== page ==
1790 to 1860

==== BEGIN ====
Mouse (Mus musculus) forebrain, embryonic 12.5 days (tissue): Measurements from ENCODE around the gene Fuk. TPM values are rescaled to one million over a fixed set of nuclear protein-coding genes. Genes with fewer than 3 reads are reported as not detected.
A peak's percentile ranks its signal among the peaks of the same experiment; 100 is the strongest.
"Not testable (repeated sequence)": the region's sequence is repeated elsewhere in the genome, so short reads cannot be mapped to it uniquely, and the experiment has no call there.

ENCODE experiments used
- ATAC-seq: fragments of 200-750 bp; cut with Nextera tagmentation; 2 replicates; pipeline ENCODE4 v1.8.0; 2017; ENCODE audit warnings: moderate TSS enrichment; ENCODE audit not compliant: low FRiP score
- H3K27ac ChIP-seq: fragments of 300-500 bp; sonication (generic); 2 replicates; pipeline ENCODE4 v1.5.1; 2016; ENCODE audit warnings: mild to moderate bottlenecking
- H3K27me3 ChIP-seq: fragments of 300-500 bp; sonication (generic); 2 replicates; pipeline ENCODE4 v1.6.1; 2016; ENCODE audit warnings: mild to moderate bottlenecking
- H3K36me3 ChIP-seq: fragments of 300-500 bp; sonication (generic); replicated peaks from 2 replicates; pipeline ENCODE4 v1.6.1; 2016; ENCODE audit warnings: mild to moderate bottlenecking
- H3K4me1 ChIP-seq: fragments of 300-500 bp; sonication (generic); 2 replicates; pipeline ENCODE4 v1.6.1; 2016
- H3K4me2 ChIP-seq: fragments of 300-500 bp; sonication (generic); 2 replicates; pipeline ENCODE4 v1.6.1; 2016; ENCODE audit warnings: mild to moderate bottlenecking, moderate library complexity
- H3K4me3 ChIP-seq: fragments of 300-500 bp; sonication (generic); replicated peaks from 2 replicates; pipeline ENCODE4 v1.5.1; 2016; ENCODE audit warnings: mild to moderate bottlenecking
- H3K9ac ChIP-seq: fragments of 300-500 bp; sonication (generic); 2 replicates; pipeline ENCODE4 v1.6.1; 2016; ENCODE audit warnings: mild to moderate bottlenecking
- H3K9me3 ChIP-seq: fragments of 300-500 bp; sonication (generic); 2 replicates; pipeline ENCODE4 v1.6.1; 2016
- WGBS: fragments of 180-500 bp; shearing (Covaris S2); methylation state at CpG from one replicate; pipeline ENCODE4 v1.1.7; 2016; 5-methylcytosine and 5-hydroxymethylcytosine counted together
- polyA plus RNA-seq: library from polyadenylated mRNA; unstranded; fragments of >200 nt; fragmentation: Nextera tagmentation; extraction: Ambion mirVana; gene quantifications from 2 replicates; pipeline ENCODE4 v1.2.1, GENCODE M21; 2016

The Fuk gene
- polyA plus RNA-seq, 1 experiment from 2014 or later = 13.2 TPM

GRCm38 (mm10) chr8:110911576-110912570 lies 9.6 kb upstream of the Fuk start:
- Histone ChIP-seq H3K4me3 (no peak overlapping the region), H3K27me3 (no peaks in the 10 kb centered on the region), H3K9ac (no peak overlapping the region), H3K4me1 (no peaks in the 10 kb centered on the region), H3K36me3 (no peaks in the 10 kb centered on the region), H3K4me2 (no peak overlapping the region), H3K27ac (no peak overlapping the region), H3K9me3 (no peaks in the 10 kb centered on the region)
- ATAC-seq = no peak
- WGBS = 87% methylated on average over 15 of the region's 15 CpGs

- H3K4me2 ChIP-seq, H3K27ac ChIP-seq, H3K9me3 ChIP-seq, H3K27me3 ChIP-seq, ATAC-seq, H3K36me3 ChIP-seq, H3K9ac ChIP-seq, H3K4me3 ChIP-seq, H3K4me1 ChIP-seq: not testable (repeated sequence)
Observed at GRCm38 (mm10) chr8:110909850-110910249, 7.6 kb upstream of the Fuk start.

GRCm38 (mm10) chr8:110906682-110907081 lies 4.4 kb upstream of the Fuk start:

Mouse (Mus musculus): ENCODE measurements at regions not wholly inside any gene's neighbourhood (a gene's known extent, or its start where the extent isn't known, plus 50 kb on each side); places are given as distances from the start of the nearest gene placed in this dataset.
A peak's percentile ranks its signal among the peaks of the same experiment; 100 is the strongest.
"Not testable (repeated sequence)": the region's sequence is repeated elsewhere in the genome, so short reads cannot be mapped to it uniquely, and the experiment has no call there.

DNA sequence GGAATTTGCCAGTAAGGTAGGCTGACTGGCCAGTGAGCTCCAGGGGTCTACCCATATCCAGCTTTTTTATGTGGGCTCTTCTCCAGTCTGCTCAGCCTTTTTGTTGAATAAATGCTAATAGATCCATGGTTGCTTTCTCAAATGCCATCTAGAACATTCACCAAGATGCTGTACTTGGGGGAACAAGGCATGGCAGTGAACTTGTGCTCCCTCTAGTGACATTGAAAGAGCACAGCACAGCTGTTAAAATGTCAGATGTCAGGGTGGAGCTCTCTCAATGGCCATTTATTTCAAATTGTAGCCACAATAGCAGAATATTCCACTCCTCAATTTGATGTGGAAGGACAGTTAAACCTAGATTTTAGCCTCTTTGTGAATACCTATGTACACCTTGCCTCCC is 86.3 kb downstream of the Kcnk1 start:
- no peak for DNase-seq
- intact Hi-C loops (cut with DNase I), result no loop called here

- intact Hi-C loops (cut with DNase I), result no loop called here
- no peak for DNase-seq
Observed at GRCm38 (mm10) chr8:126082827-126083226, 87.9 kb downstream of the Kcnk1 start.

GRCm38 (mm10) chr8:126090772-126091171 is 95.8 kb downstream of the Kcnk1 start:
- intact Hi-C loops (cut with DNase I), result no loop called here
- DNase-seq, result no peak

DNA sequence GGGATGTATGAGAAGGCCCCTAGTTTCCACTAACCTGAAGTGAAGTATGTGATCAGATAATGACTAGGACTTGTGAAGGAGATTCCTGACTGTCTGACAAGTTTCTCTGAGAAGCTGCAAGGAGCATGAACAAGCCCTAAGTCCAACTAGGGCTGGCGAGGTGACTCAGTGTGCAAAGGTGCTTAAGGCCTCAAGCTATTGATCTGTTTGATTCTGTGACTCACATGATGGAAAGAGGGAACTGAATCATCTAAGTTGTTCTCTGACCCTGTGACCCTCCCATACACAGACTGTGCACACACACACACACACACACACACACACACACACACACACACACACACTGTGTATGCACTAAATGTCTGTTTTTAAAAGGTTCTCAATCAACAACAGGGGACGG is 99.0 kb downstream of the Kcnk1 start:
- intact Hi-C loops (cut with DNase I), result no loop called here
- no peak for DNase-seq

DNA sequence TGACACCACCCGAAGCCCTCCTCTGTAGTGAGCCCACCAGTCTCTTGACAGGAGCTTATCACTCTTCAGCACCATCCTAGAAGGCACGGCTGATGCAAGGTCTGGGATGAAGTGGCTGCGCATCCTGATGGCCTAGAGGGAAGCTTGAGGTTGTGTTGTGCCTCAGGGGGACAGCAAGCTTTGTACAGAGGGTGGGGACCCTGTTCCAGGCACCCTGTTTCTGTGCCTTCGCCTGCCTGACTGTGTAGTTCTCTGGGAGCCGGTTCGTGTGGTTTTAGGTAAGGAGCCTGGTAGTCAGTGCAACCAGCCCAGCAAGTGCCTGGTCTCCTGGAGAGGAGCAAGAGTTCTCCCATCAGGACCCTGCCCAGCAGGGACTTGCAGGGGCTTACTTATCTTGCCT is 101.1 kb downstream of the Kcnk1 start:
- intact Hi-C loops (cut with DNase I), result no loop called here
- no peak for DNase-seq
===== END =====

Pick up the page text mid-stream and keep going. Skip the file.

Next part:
T H E territory of the United States, huge and various, must be expected to have a history correspondingly complicated and diverse. It is one of the tasks of the historian to select and to simplify, but simplification, already hard, is made in this case still harder by the fact that the area described by the word 'America' kept on changing through several decades of the 19th century. The Declaration of Inde pendence, signed by 'the Representatives of the United States of America' in 1776, claimed independence not for the inhabitants of the 3 million square miles of the present-day United States, but for the inhabitants of 13 States on the eastern sea-board with a population of less than 4 million. Few of these individuals, except up a dozen or so river valleys, lived more than 100 miles from the sea. From this coastal base, American sovereignty was expanded right across the continent by three methods; pioneering, purchase, and war.